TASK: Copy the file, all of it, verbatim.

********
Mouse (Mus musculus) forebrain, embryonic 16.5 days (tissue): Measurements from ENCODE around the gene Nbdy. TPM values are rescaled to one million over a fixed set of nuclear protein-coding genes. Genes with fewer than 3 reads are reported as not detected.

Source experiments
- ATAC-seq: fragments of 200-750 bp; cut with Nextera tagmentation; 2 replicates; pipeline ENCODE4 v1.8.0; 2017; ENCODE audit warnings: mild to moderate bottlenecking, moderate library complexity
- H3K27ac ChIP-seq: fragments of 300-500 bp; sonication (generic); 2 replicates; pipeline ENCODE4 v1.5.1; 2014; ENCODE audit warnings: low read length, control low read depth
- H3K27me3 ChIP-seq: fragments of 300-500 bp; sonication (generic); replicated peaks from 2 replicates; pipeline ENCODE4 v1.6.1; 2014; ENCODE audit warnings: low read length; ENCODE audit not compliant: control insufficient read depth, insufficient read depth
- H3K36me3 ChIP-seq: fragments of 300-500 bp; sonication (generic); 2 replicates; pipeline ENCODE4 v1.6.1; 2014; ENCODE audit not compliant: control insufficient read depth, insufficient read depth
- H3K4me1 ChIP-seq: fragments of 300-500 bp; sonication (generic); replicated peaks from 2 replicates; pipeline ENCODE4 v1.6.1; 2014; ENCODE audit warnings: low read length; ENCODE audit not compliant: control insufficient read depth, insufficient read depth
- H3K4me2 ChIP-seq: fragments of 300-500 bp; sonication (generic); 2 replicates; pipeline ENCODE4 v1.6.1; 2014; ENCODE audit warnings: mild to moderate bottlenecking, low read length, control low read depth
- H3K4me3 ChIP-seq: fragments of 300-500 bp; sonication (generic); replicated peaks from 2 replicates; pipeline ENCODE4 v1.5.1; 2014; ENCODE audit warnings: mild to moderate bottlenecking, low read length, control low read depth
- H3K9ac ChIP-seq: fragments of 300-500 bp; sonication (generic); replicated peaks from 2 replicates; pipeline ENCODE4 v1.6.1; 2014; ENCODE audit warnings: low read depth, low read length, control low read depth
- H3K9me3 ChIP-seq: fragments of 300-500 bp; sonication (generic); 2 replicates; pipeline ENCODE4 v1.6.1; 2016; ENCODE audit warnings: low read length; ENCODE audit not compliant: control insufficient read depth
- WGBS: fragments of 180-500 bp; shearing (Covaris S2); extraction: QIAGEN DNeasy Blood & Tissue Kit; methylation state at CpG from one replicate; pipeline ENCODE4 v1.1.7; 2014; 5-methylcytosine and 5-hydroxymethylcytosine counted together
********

Mouse (Mus musculus) forebrain, embryonic 16.5 days (tissue): Measurements from ENCODE around the gene Nbdy. TPM values are rescaled to one million over a fixed set of nuclear protein-coding genes. Genes with fewer than 3 reads are reported as not detected.

Source experiments
- ATAC-seq: fragments of 200-750 bp; cut with Nextera tagmentation; 2 replicates; pipeline ENCODE4 v1.8.0; 2017; ENCODE audit warnings: mild to moderate bottlenecking, moderate library complexity
- H3K27ac ChIP-seq: fragments of 300-500 bp; sonication (generic); 2 replicates; pipeline ENCODE4 v1.5.1; 2014; ENCODE audit warnings: low read length, control low read depth
- H3K27me3 ChIP-seq: fragments of 300-500 bp; sonication (generic); replicated peaks from 2 replicates; pipeline ENCODE4 v1.6.1; 2014; ENCODE audit warnings: low read length; ENCODE audit not compliant: control insufficient read depth, insufficient read depth
- H3K36me3 ChIP-seq: fragments of 300-500 bp; sonication (generic); 2 replicates; pipeline ENCODE4 v1.6.1; 2014; ENCODE audit not compliant: control insufficient read depth, insufficient read depth
- H3K4me1 ChIP-seq: fragments of 300-500 bp; sonication (generic); replicated peaks from 2 replicates; pipeline ENCODE4 v1.6.1; 2014; ENCODE audit warnings: low read length; ENCODE audit not compliant: control insufficient read depth, insufficient read depth
- H3K4me2 ChIP-seq: fragments of 300-500 bp; sonication (generic); 2 replicates; pipeline ENCODE4 v1.6.1; 2014; ENCODE audit warnings: mild to moderate bottlenecking, low read length, control low read depth
- H3K4me3 ChIP-seq: fragments of 300-500 bp; sonication (generic); replicated peaks from 2 replicates; pipeline ENCODE4 v1.5.1; 2014; ENCODE audit warnings: mild to moderate bottlenecking, low read length, control low read depth
- H3K9ac ChIP-seq: fragments of 300-500 bp; sonication (generic); replicated peaks from 2 replicates; pipeline ENCODE4 v1.6.1; 2014; ENCODE audit warnings: low read depth, low read length, control low read depth
- H3K9me3 ChIP-seq: fragments of 300-500 bp; sonication (generic); 2 replicates; pipeline ENCODE4 v1.6.1; 2016; ENCODE audit warnings: low read length; ENCODE audit not compliant: control insufficient read depth
- WGBS: fragments of 180-500 bp; shearing (Covaris S2); extraction: QIAGEN DNeasy Blood & Tissue Kit; methylation state at CpG from one replicate; pipeline ENCODE4 v1.1.7; 2014; 5-methylcytosine and 5-hydroxymethylcytosine counted together